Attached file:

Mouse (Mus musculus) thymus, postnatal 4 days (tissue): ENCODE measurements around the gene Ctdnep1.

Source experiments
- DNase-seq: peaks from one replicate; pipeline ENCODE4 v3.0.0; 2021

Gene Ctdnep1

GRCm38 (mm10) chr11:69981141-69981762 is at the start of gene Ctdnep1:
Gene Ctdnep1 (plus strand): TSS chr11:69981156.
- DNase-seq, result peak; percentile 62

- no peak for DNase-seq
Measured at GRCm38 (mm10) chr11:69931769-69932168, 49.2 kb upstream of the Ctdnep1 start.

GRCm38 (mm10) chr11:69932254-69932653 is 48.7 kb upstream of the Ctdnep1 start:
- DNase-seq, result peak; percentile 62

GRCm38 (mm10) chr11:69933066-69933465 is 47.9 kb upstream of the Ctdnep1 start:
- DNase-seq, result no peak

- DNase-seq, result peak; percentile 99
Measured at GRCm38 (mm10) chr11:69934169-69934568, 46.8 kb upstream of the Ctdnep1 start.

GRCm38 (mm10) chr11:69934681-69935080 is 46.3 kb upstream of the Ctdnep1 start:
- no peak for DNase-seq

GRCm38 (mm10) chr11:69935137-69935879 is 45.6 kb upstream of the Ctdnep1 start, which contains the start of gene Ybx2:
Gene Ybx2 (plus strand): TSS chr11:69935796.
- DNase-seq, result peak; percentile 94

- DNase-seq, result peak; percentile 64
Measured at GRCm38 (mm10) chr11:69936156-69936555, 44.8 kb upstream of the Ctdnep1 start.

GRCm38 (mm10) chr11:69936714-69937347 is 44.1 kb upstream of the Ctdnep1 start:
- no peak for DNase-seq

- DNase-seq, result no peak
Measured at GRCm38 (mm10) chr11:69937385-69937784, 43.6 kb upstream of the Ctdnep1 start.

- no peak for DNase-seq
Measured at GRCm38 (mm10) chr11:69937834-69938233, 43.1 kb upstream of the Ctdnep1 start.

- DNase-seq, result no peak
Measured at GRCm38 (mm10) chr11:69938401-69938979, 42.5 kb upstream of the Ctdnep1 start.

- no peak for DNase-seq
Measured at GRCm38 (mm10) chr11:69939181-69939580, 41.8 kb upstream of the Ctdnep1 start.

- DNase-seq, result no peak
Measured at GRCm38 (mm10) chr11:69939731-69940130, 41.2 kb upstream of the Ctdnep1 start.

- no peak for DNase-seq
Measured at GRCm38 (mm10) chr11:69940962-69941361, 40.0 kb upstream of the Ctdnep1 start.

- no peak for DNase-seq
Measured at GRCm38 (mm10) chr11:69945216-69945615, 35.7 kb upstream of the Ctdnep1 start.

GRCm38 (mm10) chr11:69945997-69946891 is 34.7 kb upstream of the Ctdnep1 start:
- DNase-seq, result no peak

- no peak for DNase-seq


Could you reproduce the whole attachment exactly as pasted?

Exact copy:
Mouse (Mus musculus) thymus, postnatal 4 days (tissue): ENCODE measurements around the gene Ctdnep1.

Source experiments
- DNase-seq: peaks from one replicate; pipeline ENCODE4 v3.0.0; 2021

Gene Ctdnep1

GRCm38 (mm10) chr11:69981141-69981762 is at the start of gene Ctdnep1:
Gene Ctdnep1 (plus strand): TSS chr11:69981156.
- DNase-seq, result peak; percentile 62

- no peak for DNase-seq
Measured at GRCm38 (mm10) chr11:69931769-69932168, 49.2 kb upstream of the Ctdnep1 start.

GRCm38 (mm10) chr11:69932254-69932653 is 48.7 kb upstream of the Ctdnep1 start:
- DNase-seq, result peak; percentile 62

GRCm38 (mm10) chr11:69933066-69933465 is 47.9 kb upstream of the Ctdnep1 start:
- DNase-seq, result no peak

- DNase-seq, result peak; percentile 99
Measured at GRCm38 (mm10) chr11:69934169-69934568, 46.8 kb upstream of the Ctdnep1 start.

GRCm38 (mm10) chr11:69934681-69935080 is 46.3 kb upstream of the Ctdnep1 start:
- no peak for DNase-seq

GRCm38 (mm10) chr11:69935137-69935879 is 45.6 kb upstream of the Ctdnep1 start, which contains the start of gene Ybx2:
Gene Ybx2 (plus strand): TSS chr11:69935796.
- DNase-seq, result peak; percentile 94

- DNase-seq, result peak; percentile 64
Measured at GRCm38 (mm10) chr11:69936156-69936555, 44.8 kb upstream of the Ctdnep1 start.

GRCm38 (mm10) chr11:69936714-69937347 is 44.1 kb upstream of the Ctdnep1 start:
- no peak for DNase-seq

- DNase-seq, result no peak
Measured at GRCm38 (mm10) chr11:69937385-69937784, 43.6 kb upstream of the Ctdnep1 start.

- no peak for DNase-seq
Measured at GRCm38 (mm10) chr11:69937834-69938233, 43.1 kb upstream of the Ctdnep1 start.

- DNase-seq, result no peak
Measured at GRCm38 (mm10) chr11:69938401-69938979, 42.5 kb upstream of the Ctdnep1 start.

- no peak for DNase-seq
Measured at GRCm38 (mm10) chr11:69939181-69939580, 41.8 kb upstream of the Ctdnep1 start.

- DNase-seq, result no peak
Measured at GRCm38 (mm10) chr11:69939731-69940130, 41.2 kb upstream of the Ctdnep1 start.

- no peak for DNase-seq
Measured at GRCm38 (mm10) chr11:69940962-69941361, 40.0 kb upstream of the Ctdnep1 start.

- no peak for DNase-seq
Measured at GRCm38 (mm10) chr11:69945216-69945615, 35.7 kb upstream of the Ctdnep1 start.

GRCm38 (mm10) chr11:69945997-69946891 is 34.7 kb upstream of the Ctdnep1 start:
- DNase-seq, result no peak

- no peak for DNase-seq